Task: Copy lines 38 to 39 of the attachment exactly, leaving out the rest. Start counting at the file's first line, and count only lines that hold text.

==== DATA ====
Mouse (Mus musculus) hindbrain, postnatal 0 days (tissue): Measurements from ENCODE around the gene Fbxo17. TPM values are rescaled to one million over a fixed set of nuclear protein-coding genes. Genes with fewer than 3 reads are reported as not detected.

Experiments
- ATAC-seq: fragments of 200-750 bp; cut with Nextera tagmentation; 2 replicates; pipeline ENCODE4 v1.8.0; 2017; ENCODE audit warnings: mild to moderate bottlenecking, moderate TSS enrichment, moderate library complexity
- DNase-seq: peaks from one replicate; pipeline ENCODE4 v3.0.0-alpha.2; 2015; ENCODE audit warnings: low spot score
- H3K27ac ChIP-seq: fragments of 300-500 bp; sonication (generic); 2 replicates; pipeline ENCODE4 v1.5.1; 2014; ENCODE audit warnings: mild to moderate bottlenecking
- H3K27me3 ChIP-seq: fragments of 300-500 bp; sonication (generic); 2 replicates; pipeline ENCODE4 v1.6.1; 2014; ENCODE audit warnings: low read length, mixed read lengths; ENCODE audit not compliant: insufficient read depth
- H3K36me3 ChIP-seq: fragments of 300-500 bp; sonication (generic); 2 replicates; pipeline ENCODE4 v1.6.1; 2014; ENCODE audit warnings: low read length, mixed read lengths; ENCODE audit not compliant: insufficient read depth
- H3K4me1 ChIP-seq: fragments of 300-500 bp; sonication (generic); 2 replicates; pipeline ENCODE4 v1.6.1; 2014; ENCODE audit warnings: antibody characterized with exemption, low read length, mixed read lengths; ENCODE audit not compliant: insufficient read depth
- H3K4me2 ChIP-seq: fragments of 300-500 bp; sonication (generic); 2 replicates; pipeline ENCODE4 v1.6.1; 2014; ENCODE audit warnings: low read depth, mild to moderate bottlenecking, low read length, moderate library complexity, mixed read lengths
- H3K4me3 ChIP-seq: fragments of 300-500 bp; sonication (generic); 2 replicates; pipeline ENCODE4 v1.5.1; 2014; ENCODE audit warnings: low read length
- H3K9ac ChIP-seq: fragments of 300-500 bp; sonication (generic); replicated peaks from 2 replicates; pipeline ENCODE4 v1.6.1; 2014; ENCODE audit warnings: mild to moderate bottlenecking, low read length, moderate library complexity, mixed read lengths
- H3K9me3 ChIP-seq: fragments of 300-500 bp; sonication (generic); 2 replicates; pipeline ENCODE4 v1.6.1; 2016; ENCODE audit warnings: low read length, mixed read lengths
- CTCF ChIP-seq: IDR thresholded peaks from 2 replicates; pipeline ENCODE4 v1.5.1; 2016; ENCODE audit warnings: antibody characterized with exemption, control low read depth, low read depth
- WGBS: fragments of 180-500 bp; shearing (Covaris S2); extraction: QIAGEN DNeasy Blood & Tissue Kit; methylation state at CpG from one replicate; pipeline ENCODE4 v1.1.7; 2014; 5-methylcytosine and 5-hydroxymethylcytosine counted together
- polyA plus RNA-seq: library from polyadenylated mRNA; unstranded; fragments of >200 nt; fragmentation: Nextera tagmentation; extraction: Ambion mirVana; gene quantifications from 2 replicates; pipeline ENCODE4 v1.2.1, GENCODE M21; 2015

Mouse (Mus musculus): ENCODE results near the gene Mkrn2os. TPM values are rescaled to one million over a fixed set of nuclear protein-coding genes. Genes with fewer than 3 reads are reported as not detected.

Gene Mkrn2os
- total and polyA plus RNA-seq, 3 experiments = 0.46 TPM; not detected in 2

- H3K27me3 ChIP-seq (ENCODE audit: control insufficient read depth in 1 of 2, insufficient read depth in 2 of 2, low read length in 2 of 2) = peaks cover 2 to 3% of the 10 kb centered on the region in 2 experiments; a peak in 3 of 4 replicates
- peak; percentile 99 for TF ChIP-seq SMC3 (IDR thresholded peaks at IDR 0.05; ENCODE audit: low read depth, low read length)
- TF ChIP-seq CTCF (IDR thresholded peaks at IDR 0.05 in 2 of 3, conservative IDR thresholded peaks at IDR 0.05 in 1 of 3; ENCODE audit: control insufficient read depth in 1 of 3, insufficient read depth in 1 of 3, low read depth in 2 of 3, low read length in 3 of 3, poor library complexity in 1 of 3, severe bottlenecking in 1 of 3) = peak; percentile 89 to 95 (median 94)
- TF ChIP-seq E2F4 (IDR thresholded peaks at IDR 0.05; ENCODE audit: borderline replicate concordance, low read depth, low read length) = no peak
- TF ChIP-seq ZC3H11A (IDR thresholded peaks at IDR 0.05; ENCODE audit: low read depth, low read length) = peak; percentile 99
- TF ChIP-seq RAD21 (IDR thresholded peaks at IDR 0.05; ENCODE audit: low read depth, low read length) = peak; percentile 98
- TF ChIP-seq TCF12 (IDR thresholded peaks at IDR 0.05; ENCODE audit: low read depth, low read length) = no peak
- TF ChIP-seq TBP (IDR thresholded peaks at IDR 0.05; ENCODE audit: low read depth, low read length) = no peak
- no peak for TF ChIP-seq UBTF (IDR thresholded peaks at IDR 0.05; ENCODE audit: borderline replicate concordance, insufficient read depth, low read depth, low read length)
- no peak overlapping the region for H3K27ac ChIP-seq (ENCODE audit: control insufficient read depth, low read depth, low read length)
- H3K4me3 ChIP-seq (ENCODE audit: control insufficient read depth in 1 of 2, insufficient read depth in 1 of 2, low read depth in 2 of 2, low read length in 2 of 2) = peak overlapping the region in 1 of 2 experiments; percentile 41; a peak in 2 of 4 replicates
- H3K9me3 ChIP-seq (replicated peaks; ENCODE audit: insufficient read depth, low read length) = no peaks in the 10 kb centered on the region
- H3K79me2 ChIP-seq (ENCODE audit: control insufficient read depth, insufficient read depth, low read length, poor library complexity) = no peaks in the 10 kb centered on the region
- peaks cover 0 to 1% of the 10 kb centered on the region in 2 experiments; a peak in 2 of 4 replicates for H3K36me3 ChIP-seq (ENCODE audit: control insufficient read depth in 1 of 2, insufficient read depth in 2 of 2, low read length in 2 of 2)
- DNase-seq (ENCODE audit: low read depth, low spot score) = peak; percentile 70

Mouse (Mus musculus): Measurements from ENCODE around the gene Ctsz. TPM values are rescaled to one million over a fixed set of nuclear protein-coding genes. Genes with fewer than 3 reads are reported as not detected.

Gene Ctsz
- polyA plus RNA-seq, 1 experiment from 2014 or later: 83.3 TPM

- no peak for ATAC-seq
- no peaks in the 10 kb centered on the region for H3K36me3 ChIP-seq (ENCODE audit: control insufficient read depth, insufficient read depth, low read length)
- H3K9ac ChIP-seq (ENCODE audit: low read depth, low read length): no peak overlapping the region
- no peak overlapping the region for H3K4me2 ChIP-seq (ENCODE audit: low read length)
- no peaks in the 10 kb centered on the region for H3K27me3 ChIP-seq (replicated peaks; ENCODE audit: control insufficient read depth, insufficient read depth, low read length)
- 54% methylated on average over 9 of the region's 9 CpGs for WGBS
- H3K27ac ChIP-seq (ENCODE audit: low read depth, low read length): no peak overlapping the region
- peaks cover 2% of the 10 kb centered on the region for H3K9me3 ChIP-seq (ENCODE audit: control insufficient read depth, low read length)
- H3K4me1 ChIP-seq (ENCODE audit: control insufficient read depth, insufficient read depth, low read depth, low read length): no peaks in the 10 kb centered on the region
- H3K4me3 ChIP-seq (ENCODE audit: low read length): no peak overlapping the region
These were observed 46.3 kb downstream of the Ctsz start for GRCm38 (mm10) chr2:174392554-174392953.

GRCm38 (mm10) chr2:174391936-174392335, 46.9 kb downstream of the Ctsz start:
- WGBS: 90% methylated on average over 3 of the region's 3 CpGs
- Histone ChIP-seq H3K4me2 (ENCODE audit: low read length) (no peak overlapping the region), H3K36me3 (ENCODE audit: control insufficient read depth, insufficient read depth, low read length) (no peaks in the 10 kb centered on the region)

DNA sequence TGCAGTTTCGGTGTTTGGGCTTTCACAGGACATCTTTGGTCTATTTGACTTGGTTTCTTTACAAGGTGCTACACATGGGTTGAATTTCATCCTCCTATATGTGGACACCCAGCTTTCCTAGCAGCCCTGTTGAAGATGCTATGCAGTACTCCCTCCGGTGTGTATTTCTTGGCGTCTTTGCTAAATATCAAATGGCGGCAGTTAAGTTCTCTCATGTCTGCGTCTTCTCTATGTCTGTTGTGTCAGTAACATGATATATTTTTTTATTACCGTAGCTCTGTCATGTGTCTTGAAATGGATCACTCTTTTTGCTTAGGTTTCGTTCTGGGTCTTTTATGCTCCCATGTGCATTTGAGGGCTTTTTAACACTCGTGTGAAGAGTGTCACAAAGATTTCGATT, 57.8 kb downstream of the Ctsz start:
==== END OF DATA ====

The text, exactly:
- no peaks in the 10 kb centered on the region for H3K36me3 ChIP-seq (ENCODE audit: control insufficient read depth, insufficient read depth, low read length)
- H3K9ac ChIP-seq (ENCODE audit: low read depth, low read length): no peak overlapping the region